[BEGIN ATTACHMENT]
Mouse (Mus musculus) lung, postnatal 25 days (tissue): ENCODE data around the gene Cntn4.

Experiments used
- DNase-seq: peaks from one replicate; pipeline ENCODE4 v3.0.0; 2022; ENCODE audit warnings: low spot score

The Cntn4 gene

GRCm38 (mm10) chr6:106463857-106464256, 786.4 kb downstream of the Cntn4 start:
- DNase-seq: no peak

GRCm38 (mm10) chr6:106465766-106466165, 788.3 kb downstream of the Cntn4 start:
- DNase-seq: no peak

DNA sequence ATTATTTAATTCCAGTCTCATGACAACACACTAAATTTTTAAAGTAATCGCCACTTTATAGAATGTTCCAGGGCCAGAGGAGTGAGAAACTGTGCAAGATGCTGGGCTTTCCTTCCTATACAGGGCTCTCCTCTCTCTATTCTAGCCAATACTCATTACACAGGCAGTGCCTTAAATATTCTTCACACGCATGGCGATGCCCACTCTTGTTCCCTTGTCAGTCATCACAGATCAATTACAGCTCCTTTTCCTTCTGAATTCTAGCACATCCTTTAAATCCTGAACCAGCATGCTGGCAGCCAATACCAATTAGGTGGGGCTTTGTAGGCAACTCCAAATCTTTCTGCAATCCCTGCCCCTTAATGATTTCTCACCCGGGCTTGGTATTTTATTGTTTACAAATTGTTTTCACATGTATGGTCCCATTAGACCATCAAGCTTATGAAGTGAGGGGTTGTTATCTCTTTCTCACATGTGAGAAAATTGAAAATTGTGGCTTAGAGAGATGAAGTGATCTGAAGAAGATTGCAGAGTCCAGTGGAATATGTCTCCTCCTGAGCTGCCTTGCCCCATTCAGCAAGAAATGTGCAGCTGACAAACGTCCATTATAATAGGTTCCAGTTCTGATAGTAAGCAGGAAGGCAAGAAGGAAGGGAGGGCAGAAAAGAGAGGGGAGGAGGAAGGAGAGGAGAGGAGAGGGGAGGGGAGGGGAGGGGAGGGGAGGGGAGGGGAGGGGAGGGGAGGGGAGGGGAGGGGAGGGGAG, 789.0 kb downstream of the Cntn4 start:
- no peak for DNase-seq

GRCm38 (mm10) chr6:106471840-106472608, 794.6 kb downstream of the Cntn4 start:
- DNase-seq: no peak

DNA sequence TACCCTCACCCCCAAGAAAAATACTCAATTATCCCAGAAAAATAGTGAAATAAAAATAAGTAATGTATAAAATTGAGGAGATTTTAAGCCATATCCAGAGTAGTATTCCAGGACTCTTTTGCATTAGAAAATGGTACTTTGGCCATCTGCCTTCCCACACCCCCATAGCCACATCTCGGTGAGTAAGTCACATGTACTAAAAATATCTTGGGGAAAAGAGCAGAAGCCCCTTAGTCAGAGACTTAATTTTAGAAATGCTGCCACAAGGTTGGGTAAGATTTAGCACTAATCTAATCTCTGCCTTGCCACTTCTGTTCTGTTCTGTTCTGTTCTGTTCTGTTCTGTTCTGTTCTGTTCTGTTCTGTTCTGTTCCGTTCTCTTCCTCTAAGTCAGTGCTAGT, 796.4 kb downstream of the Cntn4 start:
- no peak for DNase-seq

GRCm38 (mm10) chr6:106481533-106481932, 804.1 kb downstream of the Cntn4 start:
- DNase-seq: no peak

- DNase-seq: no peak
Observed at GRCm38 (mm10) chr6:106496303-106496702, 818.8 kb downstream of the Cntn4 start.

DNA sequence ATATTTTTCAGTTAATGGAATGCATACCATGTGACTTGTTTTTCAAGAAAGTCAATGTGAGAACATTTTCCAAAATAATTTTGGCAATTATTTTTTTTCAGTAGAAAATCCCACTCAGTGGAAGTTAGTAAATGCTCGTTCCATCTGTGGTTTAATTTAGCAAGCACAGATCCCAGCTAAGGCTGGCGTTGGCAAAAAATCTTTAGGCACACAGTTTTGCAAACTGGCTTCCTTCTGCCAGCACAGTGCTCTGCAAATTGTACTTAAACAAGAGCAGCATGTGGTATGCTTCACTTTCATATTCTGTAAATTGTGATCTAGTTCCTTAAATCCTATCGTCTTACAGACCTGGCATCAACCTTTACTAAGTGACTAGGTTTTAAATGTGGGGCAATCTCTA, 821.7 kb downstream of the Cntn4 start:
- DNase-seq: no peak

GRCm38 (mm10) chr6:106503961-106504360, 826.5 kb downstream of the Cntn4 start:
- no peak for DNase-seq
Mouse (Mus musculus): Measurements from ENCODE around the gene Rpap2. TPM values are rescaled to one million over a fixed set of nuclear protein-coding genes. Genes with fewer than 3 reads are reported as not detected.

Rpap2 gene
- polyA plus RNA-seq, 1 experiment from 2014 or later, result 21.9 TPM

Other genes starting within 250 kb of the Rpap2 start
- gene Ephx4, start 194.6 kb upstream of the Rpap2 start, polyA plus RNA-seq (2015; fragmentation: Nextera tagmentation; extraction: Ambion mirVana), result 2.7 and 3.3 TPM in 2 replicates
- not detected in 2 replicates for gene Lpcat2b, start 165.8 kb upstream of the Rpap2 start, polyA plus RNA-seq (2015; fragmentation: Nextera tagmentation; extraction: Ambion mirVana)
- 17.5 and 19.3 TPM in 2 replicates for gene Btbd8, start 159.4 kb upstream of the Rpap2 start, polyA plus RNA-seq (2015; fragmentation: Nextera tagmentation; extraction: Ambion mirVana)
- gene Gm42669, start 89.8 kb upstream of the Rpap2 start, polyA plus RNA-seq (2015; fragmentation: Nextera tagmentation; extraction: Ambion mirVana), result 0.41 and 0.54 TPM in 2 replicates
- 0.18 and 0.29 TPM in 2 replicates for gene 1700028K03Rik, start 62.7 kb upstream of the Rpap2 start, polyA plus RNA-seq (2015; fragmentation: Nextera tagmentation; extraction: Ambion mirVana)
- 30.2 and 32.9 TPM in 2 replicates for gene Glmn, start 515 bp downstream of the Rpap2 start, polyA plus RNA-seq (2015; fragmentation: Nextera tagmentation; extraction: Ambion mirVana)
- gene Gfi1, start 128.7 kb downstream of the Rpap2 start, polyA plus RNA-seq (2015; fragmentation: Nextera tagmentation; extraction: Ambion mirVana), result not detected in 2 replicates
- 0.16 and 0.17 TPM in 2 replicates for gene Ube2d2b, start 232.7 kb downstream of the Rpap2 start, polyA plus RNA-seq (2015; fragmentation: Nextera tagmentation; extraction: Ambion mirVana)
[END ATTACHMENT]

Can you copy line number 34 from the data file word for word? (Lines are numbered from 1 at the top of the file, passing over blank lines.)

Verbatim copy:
- 0.16 and 0.17 TPM in 2 replicates for gene Ube2d2b, start 232.7 kb downstream of the Rpap2 start, polyA plus RNA-seq (2015; fragmentation: Nextera tagmentation; extraction: Ambion mirVana)